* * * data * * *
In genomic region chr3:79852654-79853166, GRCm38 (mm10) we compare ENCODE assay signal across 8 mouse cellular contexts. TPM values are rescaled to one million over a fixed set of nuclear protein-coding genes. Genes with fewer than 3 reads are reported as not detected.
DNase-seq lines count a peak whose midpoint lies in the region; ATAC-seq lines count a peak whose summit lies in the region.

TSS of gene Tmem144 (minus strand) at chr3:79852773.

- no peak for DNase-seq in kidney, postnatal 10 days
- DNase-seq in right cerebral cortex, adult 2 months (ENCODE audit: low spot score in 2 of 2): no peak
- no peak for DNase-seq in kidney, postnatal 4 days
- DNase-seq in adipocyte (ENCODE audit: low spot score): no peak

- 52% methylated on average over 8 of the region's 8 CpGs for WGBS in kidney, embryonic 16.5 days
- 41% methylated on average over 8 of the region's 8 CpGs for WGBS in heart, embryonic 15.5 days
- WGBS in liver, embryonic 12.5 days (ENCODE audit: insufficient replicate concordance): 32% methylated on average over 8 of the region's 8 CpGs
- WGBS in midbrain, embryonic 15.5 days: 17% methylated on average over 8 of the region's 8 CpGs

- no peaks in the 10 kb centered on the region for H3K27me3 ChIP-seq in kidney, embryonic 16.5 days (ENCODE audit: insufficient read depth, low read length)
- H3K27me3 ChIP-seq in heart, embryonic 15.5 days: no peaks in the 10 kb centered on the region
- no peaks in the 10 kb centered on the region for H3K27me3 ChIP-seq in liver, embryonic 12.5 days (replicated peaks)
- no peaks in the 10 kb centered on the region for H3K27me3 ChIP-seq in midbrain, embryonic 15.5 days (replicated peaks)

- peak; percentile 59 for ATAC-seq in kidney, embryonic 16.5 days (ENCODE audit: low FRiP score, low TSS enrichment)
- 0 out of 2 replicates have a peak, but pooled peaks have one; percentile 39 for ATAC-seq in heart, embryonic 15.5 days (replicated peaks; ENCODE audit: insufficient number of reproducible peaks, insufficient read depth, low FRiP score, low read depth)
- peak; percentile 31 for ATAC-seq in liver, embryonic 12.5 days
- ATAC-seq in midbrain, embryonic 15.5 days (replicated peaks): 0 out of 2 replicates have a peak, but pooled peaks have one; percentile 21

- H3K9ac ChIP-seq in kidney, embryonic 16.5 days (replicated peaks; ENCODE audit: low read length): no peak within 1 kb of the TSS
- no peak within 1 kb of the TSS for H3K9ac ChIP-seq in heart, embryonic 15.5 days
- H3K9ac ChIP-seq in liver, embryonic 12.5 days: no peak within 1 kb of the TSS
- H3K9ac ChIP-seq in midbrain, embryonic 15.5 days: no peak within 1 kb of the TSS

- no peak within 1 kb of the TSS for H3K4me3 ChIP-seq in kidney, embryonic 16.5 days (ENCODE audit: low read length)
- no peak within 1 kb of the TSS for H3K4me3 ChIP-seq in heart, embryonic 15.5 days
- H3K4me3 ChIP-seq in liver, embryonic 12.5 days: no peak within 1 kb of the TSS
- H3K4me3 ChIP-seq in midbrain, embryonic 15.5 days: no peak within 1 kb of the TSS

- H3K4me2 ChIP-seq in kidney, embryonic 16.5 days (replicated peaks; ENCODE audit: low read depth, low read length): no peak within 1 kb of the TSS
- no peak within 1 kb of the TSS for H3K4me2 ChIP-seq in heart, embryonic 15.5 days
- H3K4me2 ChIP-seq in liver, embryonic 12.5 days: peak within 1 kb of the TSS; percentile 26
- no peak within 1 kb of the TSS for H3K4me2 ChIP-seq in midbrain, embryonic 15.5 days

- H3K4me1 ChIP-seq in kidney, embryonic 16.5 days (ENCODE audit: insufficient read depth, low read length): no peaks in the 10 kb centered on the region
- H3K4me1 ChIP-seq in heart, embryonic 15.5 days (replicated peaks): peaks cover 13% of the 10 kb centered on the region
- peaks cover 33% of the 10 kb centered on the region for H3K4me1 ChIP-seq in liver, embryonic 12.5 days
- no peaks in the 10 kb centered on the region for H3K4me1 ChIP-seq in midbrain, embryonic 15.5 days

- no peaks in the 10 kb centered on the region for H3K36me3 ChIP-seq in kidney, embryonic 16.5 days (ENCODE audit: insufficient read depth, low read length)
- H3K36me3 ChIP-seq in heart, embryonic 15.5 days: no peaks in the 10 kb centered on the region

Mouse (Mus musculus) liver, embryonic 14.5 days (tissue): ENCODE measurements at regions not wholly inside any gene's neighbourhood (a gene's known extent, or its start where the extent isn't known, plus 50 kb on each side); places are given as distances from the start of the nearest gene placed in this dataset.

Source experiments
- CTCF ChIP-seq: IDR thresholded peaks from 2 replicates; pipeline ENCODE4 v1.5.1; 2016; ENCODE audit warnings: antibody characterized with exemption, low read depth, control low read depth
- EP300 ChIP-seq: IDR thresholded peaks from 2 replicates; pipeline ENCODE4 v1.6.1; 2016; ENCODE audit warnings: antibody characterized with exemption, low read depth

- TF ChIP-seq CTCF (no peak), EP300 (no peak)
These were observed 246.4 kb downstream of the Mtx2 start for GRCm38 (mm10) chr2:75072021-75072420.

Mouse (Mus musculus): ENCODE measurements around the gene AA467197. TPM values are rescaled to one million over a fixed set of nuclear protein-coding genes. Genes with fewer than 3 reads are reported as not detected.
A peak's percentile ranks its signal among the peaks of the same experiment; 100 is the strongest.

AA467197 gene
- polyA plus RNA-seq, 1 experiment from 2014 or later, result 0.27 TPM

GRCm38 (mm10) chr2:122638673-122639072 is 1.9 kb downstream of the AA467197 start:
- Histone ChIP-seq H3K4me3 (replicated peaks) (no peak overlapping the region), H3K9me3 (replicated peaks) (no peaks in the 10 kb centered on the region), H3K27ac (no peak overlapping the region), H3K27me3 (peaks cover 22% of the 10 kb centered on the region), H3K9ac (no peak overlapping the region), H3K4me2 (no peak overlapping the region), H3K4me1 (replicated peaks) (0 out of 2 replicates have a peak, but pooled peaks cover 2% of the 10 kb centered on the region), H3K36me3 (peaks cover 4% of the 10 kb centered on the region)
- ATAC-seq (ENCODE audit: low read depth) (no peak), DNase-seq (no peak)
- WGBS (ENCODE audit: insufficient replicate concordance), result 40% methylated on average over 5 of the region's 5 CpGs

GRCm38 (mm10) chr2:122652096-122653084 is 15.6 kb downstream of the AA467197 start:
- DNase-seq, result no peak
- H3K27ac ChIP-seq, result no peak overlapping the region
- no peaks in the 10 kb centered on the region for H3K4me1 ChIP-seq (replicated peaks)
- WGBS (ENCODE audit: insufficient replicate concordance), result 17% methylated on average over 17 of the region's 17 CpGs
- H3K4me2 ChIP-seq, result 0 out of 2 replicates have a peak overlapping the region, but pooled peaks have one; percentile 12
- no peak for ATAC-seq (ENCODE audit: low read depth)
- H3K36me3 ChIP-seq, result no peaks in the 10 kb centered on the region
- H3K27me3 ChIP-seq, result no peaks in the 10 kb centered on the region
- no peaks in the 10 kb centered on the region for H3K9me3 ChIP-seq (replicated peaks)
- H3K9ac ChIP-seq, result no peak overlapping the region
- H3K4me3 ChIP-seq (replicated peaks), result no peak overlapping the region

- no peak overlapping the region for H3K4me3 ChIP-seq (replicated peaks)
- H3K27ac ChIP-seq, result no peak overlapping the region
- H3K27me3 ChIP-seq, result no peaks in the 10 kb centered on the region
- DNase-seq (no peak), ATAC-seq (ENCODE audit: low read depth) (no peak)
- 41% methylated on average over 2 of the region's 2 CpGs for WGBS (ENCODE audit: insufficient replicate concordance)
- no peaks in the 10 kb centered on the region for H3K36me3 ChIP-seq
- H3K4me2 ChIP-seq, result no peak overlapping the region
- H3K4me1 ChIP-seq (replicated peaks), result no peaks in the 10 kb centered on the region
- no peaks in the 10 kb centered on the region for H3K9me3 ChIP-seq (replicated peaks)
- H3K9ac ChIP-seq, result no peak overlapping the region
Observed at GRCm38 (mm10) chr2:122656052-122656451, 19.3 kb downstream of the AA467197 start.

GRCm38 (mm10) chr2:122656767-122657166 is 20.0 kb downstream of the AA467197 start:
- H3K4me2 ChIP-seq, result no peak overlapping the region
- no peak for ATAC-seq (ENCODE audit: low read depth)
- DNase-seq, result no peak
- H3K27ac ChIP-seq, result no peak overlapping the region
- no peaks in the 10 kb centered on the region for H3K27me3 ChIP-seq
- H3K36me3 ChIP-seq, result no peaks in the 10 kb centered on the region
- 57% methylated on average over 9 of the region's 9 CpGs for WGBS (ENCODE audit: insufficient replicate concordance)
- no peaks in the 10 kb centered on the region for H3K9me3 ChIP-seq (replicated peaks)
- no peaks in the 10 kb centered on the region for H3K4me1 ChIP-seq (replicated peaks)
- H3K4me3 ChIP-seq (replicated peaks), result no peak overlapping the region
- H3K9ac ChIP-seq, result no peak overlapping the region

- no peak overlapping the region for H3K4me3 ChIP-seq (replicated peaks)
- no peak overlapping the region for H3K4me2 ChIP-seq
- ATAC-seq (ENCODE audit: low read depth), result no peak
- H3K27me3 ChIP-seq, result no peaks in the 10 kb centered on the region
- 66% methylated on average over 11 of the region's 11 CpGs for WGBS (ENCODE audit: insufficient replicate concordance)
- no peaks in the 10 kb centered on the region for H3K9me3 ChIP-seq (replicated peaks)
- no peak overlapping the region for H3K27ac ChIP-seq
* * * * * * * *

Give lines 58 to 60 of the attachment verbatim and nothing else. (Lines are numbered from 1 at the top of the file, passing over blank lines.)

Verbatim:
- no peak for ATAC-seq (ENCODE audit: low read depth)
- H3K36me3 ChIP-seq, result no peaks in the 10 kb centered on the region
- H3K27me3 ChIP-seq, result no peaks in the 10 kb centered on the region